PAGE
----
Jones-Webb also thinks that it would be useful to expose Black youth, at an early age, to the to the problems African Americans face when dealing with the “culture in academia.”
“I think there is a culture in academia that sometimes presents difficulties for Blacks and other people of color. I didn’t have aunts and uncles or parents who taught in academic institutions. It is not something we’re exposed to at a young age,” Jones-Webb said.
At California State-Hayward, the Center for the Study of Intercultural Relations is a facility that attracts faculty of all racial backgrounds who are interested in making the university a more diverse place. It also is a network through which faculty provide support for each other.
“You get tired of battling white administrators and trying to get them to be more diverse,” said Terry Jones, one of the institute’s co-founders and president of the California Teacher’s Association. “The Lone Ranger is dead. Faculty of color who attempt to go it alone will be dead too.”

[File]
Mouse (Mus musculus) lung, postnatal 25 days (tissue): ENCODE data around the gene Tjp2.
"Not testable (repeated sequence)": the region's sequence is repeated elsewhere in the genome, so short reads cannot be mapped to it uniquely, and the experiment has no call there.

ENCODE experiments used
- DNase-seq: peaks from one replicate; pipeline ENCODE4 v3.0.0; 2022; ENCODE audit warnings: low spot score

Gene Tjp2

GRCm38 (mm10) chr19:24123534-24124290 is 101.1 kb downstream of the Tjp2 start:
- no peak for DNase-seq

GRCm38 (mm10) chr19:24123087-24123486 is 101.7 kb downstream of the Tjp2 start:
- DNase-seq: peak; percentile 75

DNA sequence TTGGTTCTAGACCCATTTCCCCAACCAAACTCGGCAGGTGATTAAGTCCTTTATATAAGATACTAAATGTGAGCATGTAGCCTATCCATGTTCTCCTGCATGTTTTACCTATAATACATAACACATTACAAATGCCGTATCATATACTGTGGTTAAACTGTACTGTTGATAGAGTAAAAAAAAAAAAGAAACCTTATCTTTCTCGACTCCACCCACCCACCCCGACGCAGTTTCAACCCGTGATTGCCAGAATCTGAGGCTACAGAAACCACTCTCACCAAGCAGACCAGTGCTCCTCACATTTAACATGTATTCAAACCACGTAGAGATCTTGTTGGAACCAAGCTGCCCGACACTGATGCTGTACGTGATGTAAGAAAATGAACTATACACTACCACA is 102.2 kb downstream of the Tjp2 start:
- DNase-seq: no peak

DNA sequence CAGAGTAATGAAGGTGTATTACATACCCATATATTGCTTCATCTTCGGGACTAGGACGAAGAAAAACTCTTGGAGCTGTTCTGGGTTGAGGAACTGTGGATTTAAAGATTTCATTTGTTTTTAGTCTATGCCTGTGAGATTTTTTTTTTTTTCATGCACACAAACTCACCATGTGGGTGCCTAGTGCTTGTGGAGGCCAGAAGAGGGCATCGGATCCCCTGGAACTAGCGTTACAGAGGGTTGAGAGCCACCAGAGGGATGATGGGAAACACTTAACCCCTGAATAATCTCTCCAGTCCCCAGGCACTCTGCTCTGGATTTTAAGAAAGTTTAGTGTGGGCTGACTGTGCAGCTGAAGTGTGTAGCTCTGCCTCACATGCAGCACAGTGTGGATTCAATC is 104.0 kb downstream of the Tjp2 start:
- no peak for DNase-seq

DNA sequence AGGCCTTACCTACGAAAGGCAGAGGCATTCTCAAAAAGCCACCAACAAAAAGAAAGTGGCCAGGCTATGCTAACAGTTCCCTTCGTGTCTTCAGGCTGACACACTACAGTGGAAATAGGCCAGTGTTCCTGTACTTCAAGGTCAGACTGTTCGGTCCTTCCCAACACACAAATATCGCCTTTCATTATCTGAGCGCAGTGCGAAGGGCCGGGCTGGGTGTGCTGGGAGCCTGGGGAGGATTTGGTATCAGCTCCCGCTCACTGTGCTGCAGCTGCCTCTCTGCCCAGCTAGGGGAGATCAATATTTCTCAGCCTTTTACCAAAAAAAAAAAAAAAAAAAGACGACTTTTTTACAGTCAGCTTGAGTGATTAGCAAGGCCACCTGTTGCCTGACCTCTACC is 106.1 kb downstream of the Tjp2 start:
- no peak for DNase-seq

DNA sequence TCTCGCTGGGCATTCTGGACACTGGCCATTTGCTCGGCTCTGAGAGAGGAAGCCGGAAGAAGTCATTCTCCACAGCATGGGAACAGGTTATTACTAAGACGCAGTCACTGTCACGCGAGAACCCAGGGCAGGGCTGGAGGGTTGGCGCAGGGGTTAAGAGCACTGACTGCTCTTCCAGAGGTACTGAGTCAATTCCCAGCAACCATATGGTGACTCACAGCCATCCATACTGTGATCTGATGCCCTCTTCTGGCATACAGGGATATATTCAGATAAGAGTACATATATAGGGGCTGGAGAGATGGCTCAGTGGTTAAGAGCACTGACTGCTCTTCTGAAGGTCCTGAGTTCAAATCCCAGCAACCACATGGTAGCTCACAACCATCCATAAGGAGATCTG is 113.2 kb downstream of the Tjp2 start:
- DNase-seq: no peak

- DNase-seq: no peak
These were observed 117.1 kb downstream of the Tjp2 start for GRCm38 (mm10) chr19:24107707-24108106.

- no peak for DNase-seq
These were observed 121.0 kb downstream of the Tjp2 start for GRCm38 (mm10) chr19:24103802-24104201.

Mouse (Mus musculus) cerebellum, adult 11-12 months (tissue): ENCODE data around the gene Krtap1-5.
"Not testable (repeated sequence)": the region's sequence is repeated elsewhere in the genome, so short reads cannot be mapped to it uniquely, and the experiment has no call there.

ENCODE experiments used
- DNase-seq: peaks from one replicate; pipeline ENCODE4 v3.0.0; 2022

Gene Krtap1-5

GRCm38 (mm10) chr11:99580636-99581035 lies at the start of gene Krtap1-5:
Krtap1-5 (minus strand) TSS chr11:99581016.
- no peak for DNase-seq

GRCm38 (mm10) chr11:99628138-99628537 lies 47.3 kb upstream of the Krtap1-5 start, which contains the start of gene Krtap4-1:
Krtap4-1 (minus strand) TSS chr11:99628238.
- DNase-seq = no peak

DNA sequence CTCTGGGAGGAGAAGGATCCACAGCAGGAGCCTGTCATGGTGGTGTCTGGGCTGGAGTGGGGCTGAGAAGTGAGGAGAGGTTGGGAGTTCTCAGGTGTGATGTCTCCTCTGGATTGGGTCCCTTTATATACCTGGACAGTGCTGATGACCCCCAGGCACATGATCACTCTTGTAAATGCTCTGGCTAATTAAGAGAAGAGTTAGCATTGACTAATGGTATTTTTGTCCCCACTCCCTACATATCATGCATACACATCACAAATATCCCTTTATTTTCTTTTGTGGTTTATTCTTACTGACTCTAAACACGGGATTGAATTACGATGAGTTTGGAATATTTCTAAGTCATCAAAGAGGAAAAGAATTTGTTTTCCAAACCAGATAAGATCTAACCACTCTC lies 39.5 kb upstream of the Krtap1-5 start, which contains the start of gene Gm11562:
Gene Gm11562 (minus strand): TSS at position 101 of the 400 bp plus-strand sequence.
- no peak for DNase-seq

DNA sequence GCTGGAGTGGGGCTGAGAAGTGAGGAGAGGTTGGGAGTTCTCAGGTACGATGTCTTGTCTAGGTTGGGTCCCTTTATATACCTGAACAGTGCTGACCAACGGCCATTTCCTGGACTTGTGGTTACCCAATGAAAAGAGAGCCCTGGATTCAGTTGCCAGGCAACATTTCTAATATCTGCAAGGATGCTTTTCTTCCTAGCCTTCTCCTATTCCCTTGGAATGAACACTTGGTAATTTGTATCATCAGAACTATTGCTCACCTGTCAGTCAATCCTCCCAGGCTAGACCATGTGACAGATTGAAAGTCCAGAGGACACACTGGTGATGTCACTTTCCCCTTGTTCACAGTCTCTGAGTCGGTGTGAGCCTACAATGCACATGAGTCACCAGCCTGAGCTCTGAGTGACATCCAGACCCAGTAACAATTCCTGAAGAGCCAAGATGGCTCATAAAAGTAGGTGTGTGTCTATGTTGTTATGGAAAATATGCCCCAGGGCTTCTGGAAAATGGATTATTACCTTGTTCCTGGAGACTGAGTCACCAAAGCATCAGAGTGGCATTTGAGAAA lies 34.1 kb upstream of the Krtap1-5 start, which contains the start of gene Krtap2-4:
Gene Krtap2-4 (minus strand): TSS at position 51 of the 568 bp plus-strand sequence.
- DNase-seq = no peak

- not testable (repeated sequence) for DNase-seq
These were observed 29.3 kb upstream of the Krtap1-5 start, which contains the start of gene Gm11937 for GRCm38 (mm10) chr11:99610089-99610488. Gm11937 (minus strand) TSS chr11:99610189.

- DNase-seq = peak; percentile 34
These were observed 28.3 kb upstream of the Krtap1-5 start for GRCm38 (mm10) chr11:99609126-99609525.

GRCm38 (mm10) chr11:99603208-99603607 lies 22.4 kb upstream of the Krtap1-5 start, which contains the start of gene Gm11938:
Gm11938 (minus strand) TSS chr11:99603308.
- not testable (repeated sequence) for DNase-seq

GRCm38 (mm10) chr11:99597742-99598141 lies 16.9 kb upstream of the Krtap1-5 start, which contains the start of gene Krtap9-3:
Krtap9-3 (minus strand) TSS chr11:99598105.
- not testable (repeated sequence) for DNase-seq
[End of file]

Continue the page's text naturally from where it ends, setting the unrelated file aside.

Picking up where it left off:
The center is instrumental in boosting the morale of faculty and students of color on a campus that is at the heart of the battle over the California Civil Rights Initiative (CCRI), which aims to end the state’s affirmative action programs. One of CCRI’s creators, Dr. Glen Custred, is a member of the Hayward faculty.
“The worst thing to do is lay down and be quiet,” Jones said. “You have to be vocal and make your presence felt. These universities need us more than we need them, if they’re to effectively educate people in an increasingly multi-cultural, multi-racial society. [Most] white faculty don’t have a clue about how to do this.”